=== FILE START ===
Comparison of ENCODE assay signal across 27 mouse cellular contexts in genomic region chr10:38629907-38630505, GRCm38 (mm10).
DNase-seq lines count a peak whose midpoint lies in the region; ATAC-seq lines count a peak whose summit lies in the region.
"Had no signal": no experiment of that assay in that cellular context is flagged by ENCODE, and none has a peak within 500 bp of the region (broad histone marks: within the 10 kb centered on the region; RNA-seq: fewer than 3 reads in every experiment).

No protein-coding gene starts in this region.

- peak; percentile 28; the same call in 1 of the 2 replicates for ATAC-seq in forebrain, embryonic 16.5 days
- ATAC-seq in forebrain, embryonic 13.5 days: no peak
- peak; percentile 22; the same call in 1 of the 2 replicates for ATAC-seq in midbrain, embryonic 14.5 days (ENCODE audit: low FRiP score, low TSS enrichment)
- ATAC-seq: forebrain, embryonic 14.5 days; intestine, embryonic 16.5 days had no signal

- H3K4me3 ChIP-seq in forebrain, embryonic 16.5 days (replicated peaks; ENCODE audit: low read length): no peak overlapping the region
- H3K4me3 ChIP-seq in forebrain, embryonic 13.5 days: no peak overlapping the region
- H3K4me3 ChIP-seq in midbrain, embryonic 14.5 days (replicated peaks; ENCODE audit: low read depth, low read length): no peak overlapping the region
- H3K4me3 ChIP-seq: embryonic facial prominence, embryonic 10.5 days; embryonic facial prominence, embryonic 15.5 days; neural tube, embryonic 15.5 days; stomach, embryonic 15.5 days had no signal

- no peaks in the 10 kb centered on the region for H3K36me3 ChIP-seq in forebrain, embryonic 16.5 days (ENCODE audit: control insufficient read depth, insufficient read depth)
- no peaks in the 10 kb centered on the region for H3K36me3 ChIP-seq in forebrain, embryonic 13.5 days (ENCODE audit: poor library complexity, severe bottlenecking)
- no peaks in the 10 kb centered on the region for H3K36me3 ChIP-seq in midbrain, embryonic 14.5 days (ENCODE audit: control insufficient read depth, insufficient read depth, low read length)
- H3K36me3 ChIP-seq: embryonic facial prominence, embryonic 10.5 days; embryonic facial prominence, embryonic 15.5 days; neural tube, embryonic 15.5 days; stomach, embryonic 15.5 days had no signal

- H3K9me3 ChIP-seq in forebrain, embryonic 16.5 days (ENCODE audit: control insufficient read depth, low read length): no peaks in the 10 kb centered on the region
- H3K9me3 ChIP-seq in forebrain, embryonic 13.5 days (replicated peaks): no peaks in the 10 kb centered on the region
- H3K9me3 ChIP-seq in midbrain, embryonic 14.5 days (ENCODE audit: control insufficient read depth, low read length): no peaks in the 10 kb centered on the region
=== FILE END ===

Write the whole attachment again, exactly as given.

Comparison of ENCODE assay signal across 27 mouse cellular contexts in genomic region chr10:38629907-38630505, GRCm38 (mm10).
DNase-seq lines count a peak whose midpoint lies in the region; ATAC-seq lines count a peak whose summit lies in the region.
"Had no signal": no experiment of that assay in that cellular context is flagged by ENCODE, and none has a peak within 500 bp of the region (broad histone marks: within the 10 kb centered on the region; RNA-seq: fewer than 3 reads in every experiment).

No protein-coding gene starts in this region.

- peak; percentile 28; the same call in 1 of the 2 replicates for ATAC-seq in forebrain, embryonic 16.5 days
- ATAC-seq in forebrain, embryonic 13.5 days: no peak
- peak; percentile 22; the same call in 1 of the 2 replicates for ATAC-seq in midbrain, embryonic 14.5 days (ENCODE audit: low FRiP score, low TSS enrichment)
- ATAC-seq: forebrain, embryonic 14.5 days; intestine, embryonic 16.5 days had no signal

- H3K4me3 ChIP-seq in forebrain, embryonic 16.5 days (replicated peaks; ENCODE audit: low read length): no peak overlapping the region
- H3K4me3 ChIP-seq in forebrain, embryonic 13.5 days: no peak overlapping the region
- H3K4me3 ChIP-seq in midbrain, embryonic 14.5 days (replicated peaks; ENCODE audit: low read depth, low read length): no peak overlapping the region
- H3K4me3 ChIP-seq: embryonic facial prominence, embryonic 10.5 days; embryonic facial prominence, embryonic 15.5 days; neural tube, embryonic 15.5 days; stomach, embryonic 15.5 days had no signal

- no peaks in the 10 kb centered on the region for H3K36me3 ChIP-seq in forebrain, embryonic 16.5 days (ENCODE audit: control insufficient read depth, insufficient read depth)
- no peaks in the 10 kb centered on the region for H3K36me3 ChIP-seq in forebrain, embryonic 13.5 days (ENCODE audit: poor library complexity, severe bottlenecking)
- no peaks in the 10 kb centered on the region for H3K36me3 ChIP-seq in midbrain, embryonic 14.5 days (ENCODE audit: control insufficient read depth, insufficient read depth, low read length)
- H3K36me3 ChIP-seq: embryonic facial prominence, embryonic 10.5 days; embryonic facial prominence, embryonic 15.5 days; neural tube, embryonic 15.5 days; stomach, embryonic 15.5 days had no signal

- H3K9me3 ChIP-seq in forebrain, embryonic 16.5 days (ENCODE audit: control insufficient read depth, low read length): no peaks in the 10 kb centered on the region
- H3K9me3 ChIP-seq in forebrain, embryonic 13.5 days (replicated peaks): no peaks in the 10 kb centered on the region
- H3K9me3 ChIP-seq in midbrain, embryonic 14.5 days (ENCODE audit: control insufficient read depth, low read length): no peaks in the 10 kb centered on the region